“To detain one of our firefighters in the middle of an incident is ridiculous”
Paul Joseph Watson
February 6, 2014
Stunning video shows a California Highway Patrol officer handcuffing a firefighter who was trying to help victims of a serious car crash in Chula Vista.
The incident occurred on Tuesday night after a car overturned and another fell down an embankment on the 805 Freeway.
Chula Vista Firefighter Jacob Gregoire responded to the accident by following standard protocol of parking his fire truck in front of the crash scene to protect the victims as they were being treated and loaded into an ambulance.
However, when a CHP officer asked Gregoire to move the truck he refused and returned to helping the crash victims, prompting the officer to handcuff Gregoire and temporarily place him under arrest in front of a TV news camera.
“This is ridiculous. CHP is arresting engineer for where he spotted the fire engine,” states a voice on the Fire Department radio frequency. “We’re in the middle of patient care with patients on the freeway and we’re trying to protect our scene and they’re putting him in handcuffs at this time and walking him away.”
Gregoire was detained in a CHP squad car for half an hour before supervisors from both agencies arrived.
“It’s unbelievable that you guys have to treat us like this. We are on the road trying to help people,” states Gregoire as he is being handcuffed.
The CHP say they are investigating the incident but have refused to name the officer involved or say if he has been reprimanded.
“To detain one of our firefighters in the middle of an incident is ridiculous, and it doesn’t provide the good customer service, the good public service that both of our agencies were there to do,” said Chula Vista Fire Chief Dave Hanneman, adding, “He protected the scene, in this case protected the back of the ambulance where the patients had to go into.”
Representatives from the CHP and Chula Vista Fire Department met yesterday to discuss the incident and released a joint statement saying it would be “a topic of future joint training sessions, in an ongoing effort to work more efficiently together.”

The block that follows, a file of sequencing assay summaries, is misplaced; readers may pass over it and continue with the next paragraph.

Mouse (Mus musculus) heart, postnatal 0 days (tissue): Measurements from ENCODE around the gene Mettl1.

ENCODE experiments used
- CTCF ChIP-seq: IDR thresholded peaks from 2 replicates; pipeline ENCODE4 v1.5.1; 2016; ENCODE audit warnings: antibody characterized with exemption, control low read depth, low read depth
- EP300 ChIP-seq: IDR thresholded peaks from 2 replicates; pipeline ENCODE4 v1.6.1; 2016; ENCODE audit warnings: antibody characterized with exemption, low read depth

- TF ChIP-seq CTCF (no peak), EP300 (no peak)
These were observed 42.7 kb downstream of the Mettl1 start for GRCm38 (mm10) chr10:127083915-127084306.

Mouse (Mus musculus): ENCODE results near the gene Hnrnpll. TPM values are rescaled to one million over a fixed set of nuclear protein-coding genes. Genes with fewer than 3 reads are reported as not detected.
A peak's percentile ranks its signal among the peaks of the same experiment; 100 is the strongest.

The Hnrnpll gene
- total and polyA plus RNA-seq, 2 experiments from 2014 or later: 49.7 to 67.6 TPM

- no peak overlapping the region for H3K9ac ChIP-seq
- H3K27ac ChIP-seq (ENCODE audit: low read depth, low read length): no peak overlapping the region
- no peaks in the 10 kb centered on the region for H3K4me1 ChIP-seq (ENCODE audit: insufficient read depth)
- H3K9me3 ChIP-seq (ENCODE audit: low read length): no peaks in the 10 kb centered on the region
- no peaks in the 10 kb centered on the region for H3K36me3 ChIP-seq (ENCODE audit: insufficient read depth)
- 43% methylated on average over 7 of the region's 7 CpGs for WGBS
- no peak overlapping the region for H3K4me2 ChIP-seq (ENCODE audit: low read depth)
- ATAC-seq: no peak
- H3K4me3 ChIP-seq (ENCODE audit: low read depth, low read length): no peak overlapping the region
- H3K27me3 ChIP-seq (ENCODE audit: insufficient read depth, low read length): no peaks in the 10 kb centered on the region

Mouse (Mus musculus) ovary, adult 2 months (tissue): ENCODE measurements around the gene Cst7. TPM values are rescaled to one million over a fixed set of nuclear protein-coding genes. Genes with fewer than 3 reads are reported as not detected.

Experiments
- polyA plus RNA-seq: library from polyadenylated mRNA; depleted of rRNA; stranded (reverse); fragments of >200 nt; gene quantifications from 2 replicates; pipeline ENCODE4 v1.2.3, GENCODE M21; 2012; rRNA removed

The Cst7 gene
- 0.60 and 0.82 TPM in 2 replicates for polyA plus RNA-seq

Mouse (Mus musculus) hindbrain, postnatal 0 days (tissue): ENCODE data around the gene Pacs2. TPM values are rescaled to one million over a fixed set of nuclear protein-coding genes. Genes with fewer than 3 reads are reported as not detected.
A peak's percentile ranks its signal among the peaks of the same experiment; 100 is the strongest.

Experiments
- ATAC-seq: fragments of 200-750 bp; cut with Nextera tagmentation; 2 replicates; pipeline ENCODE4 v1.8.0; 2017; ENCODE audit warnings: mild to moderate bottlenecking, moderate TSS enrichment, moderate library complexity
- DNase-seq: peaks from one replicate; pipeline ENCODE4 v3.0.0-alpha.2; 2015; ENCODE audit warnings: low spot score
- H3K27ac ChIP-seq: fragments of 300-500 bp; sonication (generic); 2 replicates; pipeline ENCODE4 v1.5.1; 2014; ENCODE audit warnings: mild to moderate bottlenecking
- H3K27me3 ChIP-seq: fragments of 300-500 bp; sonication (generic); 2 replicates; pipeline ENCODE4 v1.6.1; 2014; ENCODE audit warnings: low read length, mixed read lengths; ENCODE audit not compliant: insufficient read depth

President for Local IAFF 2180 John Hess told CBS 8, “I’m very proud of Jacob. He did a good job. He made all firefighters look good. He was there to protect the citizens and he was willing to take a stand to do that.”
“We are stunned,” said Fire Engineer John Hess, President of the Chula Vista Firefighters Union. “Our Engineer parked his vehicle consistent with our standards and training. We cannot imagine what possible explanation could be given to justify this conduct by the CHP officer. This removed a valuable fire apparatus and crew out of service for approximately one hour. This occurred at the same time another Fire Engine was moved to San Diego to support their fatality structure Fire. We had two districts without service for over an hour.”
This incident again highlights how some police officers think that their duty is not to protect and serve, but to ensure that all their orders, no matter how dangerous, illogical, or inane, are obeyed without question.
Recall the June 2009 incident when an Oklahoma police officer pulled over and assaulted an ambulance driver, despite the driver making it clear that he had a sick patient who needed to get to hospital.
We recently covered an even more harrowing story centered around a Missouri father who attempted to save his dying son from a burning house.
When the father refused to follow police orders not to enter the house in a vain attempt to rescue his son, a city police officer tased Ryan Miller three times. 3-year-old Riley Miller was later found dead near the doorway to his bedroom and the house was completely destroyed.
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